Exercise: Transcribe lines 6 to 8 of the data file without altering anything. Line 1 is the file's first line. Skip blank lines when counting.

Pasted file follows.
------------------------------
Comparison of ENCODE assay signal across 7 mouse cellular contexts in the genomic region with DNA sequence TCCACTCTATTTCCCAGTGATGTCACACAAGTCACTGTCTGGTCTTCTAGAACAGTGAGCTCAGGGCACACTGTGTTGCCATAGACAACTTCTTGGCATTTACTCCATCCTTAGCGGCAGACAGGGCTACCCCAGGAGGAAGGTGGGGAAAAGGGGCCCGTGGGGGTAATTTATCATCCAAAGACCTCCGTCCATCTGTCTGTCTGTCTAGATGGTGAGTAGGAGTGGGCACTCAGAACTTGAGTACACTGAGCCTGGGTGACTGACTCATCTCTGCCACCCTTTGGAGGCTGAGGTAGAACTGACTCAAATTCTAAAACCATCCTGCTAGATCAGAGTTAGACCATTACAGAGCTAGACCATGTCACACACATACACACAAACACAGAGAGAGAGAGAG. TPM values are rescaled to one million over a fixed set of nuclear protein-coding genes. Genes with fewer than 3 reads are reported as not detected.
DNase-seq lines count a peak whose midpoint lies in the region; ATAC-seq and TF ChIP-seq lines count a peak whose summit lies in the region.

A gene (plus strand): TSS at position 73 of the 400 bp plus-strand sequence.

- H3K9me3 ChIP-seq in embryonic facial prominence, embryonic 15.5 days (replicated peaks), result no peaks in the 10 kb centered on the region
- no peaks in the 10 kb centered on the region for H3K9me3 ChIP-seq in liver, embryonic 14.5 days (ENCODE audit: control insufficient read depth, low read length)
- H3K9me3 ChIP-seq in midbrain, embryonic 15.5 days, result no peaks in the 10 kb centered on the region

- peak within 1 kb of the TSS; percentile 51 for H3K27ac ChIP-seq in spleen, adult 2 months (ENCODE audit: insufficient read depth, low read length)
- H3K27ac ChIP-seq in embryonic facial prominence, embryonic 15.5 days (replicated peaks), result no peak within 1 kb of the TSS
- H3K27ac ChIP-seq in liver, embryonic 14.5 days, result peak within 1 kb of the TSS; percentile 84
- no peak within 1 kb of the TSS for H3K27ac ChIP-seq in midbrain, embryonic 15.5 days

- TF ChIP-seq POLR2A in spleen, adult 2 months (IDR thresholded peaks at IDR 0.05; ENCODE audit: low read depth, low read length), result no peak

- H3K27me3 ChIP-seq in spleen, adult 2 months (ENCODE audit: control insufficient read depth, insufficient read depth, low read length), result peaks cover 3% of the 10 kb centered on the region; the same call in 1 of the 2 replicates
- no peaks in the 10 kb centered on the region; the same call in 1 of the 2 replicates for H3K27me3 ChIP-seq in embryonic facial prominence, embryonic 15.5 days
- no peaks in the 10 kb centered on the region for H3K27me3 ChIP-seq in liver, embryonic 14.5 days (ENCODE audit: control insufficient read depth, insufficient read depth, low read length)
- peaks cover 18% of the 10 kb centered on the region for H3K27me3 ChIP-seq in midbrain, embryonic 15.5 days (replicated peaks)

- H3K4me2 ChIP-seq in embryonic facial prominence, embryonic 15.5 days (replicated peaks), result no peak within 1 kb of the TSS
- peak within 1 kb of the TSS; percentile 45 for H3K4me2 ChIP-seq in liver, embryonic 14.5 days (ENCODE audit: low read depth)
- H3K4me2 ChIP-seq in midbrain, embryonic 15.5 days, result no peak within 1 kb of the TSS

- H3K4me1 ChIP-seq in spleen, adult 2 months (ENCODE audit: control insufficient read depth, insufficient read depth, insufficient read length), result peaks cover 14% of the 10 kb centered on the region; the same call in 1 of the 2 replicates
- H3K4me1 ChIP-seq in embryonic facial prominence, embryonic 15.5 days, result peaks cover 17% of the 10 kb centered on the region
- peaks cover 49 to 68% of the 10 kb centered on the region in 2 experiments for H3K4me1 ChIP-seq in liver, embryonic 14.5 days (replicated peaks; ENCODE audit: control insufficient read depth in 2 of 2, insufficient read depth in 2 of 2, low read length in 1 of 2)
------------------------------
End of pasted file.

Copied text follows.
- H3K9me3 ChIP-seq in midbrain, embryonic 15.5 days, result no peaks in the 10 kb centered on the region

- peak within 1 kb of the TSS; percentile 51 for H3K27ac ChIP-seq in spleen, adult 2 months (ENCODE audit: insufficient read depth, low read length)
- H3K27ac ChIP-seq in embryonic facial prominence, embryonic 15.5 days (replicated peaks), result no peak within 1 kb of the TSS